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FWCM 04: Slippery as an Eel

by Sagar Shah - 17/11/2016

Magnus Carlsen botched up another winning position in the fourth game of the World Championship Match. Karjakin keeps proving again and again that he is an amazing defender. The game ended in a draw. The right question to ask at this point is whether Magnus will regret the missed opportunities and see a dip in his level of play or will he rise to the occasion and score a win in the fifth game with the white pieces. Only time will tell. Until then, we have the pictures, analysis and key positions from round four.

Photos by Albert Silver

FWCM 04: Karjakin saves the draw

Getting his forces ready for a long drawn out battle

Once you have a minus position against Magnus Carlsen, you are more often than not doomed. The man is just so accurate that he will grind you in the best possible manner and squeeze out the maximum from the position. However, in the World Championship 2016 Carlsen has been unable to convert not one, but two winning games against Sergey Karjakin. In the fourth game it was even more surprising because Sergey had absolutely no counterplay. The World Champion could have taken his own sweet time to deal the death blow, but instead he hurried and the game ended in a draw.

Karjakin has been slippery as an eel 

Key positions in the game

14.N3h2 by Karjakin was a bad move. He could have just played 14.Ne3 and would have gained a small edge. However, after 14.N3h2 the move d5! by Magnus was extremely strong and Black already had the more comfortable side of the equality.

With 18.Bxh6 it seemed as if the board was on fire. But Carlsen's 18...Qc6! poured water into the fire. The bishop on h6 was now hanging and so was the pawn on e4.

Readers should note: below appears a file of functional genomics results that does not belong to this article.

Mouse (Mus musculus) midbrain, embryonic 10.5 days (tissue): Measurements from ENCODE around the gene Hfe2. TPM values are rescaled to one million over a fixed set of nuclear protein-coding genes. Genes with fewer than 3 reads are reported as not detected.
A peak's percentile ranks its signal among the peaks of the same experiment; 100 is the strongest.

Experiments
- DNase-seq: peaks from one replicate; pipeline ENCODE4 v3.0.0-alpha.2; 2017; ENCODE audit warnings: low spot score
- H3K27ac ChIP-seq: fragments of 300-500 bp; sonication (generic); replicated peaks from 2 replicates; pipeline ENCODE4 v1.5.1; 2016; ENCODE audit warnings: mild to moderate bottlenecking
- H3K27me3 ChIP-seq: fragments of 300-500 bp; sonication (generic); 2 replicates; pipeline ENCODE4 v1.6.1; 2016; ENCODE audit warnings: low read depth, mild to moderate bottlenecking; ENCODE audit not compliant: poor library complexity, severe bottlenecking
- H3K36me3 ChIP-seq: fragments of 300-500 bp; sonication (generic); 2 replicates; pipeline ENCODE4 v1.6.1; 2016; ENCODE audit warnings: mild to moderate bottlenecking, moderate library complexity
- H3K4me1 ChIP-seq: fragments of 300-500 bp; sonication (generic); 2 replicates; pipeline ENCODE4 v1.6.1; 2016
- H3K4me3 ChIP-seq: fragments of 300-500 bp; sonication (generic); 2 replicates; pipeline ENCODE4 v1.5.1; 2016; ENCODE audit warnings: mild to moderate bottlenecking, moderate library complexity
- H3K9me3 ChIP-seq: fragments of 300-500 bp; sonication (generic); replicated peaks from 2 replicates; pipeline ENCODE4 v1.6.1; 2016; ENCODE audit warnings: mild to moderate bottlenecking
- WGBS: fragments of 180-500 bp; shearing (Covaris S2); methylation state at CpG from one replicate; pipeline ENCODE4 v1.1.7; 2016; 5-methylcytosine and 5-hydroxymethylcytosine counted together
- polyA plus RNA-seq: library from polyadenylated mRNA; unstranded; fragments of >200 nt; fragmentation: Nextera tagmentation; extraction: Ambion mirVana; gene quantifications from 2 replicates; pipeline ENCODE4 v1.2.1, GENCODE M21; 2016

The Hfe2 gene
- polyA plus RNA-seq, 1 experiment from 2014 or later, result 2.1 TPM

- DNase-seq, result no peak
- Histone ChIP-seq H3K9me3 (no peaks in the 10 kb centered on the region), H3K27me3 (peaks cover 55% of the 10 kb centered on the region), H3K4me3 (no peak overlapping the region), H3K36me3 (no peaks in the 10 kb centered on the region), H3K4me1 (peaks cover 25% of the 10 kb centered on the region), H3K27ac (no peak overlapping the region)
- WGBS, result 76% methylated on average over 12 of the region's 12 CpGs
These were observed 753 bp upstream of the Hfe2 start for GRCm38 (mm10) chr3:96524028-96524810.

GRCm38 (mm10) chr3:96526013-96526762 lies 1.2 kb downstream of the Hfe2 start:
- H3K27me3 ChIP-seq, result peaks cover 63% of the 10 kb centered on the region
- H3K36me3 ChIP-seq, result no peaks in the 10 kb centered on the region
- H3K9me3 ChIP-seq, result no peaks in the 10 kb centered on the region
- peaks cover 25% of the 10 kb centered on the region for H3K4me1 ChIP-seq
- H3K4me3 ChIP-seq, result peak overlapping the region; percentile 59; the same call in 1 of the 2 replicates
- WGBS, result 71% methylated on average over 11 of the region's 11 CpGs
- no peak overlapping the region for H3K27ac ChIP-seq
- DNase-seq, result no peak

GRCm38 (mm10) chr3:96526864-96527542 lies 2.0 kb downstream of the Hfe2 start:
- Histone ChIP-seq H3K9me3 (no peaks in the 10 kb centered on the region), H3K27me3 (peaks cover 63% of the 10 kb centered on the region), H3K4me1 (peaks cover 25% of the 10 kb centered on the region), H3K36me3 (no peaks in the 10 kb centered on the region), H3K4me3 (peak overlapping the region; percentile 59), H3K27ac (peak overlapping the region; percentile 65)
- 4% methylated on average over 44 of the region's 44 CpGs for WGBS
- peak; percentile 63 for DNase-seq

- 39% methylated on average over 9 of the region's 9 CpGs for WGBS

After the queen exchange, Black has absolutely everything going his way. He has the bishop pair, the central pawn majority and a weakness on b2 to attack. All in all this is a completely better position for Magnus.

The rooks came off and Magnus still kept his clear edge. Apart from the bishop pair, Black's advantages include the g2 pawn weakness - the white king is stuck to the defence of the pawn and also his own active king. In order to increase his advantage Black must somehow get in the d5-d4 break.

The winning plan was relatively straightforward. Get your bishop to c6 and then push ahead with d5-d4 with bishop on e5. But Magnus didn't play this way and soon had a crucial decision to make...

What would you play here? ...Be6 keeping the tension in the position or ...f4 getting a protected passed pawn? Well, Be6! was the correct move. In the game Carlsen closed the position with f4 and struggled for the next 50 moves without success.

Oh My God! What have I done? Magnus Carlsen once again let victory escape from his grasp.
That's how you make life difficult for the World Champion! You give your 100%.
[Event "AGON FWCM 2016"]
[Site "New York"]
[Date "2016.11.15"]
[Round "4"]
[White "Karjakin, Sergey"]
[Black "Carlsen, Magnus"]
[Result "1/2-1/2"]
[ECO "C88"]
[WhiteElo "2769"]
[BlackElo "2857"]
[Annotator "Sagar Shah"]
[PlyCount "187"]
[EventDate "2016.??.??"]
[EventType "match"]
[EventCountry "USA"]
[SourceTitle "playchess.com"]
[Source "ChessBase"]
[TimeControl "40/6000+30:20/3000+30:900+30"]
{After playing a fine third game in the match Magnus Carlsen was back on the
board for the fourth encounter. This time with the black pieces. Karjakin had
to make sure that he wouldn't face the same number of problems that he did in
round three.} 1. e4 {[%emt 0:00:00]} e5 {[%emt 0:00:06]} 2. Nf3 {[%emt 0:00:00]
} Nc6 {[%emt 0:00:05]} 3. Bb5 {[%emt 0:00:00] No Giuoco Piano yet. The players
have stuck to the Spanish.} a6 {[%emt 0:00:04] And Magnus has shown no
interest towards the Berlin yet. He clearly thinks that he can outplay Sergey
in the closed variation of the Ruy Lopez, rather than the Berlin.} 4. Ba4 {
[%emt 0:00:00]} Nf6 {[%emt 0:00:05]} 5. O-O {[%emt 0:00:00]} Be7 {[%emt 0:00:
07]} 6. Re1 {[%emt 0:00:00]} (6. d3 {was played by Karjakin in game two.}) 6...
b5 {[%emt 0:00:12]} 7. Bb3 {[%emt 0:00:02]} O-O {[%emt 0:00:11]} 8. h3 {
[%emt 0:00:25]} (8. c3 d5 9. exd5 Nxd5 10. Nxe5 Nxe5 11. Rxe5 c6 {is the
Marshall Gambit and could have been Carlsen's idea had Sergey gone for 8.c3.})
8... Bb7 {[%emt 0:00:17]} 9. d3 {[%emt 0:00:08]} d6 {[%emt 0:00:07]} 10. a3 {
[%emt 0:00:10] Always when d6 is played, the white player should start
thinking about his b3 bishop as Na5 is threatened.} Qd7 {[%emt 0:01:01] This
is the modern treatment of the line. The queen frees up the d8 square for the
knight who can go to e6.} (10... Na5 11. Ba2 c5 {is the main line but the last